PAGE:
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FIFA World Cup: ‘Historic disgrace’

Germany's Thomas Mueller leaves the pith at the end of the group F match between South Korea and Germany. (AP Photo/Thanassis Stavrakis)

Germany’s Thomas Mueller leaves the pith at the end of the group F match between South Korea and Germany. (AP Photo/Thanassis Stavrakis)

BERLIN (AFP) – From chants of “goodbye” to stunned silence, Germany fans reacted with dismay to their defending champions’ humiliating World Cup exit Wednesday after a first-round loss commentators called a “historic disgrace”.

“Our World Cup nightmare has come true,” screamed the Bild daily.

Even before the final whistle blew in Russia’s Kazan Arena, supporters in Berlin had begun leaving the city’s so-called fan mile, disappointed by Germany’s lacklustre performance against South Korea in a match heavy with missed opportunities.

Those who remained applauded sarcastically when South Korea’s Son Heung-min scored a late second goal into an empty net.

Calls of “Raus (Out)” and “Auf Wiedersehen (goodbye)” rang out from the fan zone as the weight of the 2-0 loss sunk in.

“These aren’t world champions, they didn’t fight at all,” fumed 27-year-old Oliver Fischer, wearing a Germany jersey.

”We absolutely deserve to be out. We had no fight, no courage, no ideas!”

Others erupted into tears and buried their heads in their hands as a sense of disbelief spread through the crowd at Germany’s largest public viewing area.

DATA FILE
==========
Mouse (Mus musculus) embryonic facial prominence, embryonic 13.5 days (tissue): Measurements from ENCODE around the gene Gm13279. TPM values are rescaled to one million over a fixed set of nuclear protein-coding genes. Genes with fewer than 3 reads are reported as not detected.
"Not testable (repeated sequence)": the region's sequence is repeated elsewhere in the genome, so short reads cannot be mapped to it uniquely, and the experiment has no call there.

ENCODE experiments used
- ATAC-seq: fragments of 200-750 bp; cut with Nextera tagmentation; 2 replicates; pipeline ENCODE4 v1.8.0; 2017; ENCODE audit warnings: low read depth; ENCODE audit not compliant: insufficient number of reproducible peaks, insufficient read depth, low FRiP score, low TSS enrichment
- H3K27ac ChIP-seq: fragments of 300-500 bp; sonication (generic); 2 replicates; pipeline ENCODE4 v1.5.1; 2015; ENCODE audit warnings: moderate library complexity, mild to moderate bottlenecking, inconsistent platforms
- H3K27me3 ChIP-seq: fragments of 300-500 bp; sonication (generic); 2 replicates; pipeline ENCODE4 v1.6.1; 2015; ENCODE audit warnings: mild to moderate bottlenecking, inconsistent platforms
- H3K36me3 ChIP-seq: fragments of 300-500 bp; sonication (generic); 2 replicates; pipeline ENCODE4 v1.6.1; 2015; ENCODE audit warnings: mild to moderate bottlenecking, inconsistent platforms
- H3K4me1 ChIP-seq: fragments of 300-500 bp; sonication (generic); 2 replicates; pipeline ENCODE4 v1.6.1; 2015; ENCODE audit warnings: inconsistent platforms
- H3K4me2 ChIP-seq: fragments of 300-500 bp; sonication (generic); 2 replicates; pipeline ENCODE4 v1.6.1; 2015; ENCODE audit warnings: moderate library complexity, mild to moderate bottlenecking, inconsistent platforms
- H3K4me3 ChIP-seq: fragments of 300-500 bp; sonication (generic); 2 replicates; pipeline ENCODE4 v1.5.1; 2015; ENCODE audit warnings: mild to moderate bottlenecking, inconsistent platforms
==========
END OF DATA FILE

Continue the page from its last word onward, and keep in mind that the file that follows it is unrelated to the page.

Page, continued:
”Speechless,” read a one-word tweet on the German team’s official Twitter account, summing up the national mood.

The defeat was the first time four-time champions Germany have been knocked out of the World Cup group stages since 1938.

The country now joins a small but unlucky club of title defenders who crashed out of the first round at their next World Cup, a feat last achieved by Spain at the last World Cup in 2014.

“It’s a historic disgrace,” Der Spiegel weekly said, decrying Germany’s ”weak game” against a plucky South Korea.
Germany had needed a clear win to move into the last 16, but a series of wasted chances saw the team finish last in Group F.


South Korea coach Shin Tae-yong hailed the unfancied Asians’ momentous 2-0 World Cup victory over holders Germany on Wednesday but admitted it left him feeling “a little bit empty”.

A pair of late goals from Kim Young-gwon and Tottenham forward Son Heung-min, combined with a superb display from goalkeeper Jo Hyeon-woo helped South Korea create one of the greatest shocks in the history of the tournament.

Germany, the 2014 champions, Confederations Cup champions and FIFA’s top-ranked team, were eliminated at the first hurdle for the first time since 1938.

Unfortunately for South Korea, who had been given no hope following defeats to Mexico and Sweden, it was not enough to secure their passage to the last 16 for the first time since 2010.